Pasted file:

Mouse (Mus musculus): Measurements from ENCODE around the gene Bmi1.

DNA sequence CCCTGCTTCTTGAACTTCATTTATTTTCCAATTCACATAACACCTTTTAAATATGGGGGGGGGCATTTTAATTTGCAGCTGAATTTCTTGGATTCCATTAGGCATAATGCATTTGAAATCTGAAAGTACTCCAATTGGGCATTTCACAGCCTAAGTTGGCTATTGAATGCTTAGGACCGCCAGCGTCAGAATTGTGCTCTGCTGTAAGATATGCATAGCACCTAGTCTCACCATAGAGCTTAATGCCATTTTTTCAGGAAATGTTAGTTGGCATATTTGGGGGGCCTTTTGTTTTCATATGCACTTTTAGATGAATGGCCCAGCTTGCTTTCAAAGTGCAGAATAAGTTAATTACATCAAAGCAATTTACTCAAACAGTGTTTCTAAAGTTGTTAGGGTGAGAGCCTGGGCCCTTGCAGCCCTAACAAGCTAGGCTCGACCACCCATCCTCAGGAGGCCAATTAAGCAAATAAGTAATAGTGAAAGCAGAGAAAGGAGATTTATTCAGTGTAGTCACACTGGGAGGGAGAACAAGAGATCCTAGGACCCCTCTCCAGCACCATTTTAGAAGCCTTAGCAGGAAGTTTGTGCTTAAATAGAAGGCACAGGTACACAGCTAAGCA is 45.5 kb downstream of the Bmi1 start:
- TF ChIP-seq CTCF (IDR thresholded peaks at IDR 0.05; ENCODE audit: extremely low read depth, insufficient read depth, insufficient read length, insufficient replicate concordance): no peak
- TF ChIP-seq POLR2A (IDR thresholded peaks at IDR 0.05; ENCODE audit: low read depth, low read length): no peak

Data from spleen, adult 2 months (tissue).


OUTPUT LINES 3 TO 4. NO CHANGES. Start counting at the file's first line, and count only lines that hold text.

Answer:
- TF ChIP-seq CTCF (IDR thresholded peaks at IDR 0.05; ENCODE audit: extremely low read depth, insufficient read depth, insufficient read length, insufficient replicate concordance): no peak
- TF ChIP-seq POLR2A (IDR thresholded peaks at IDR 0.05; ENCODE audit: low read depth, low read length): no peak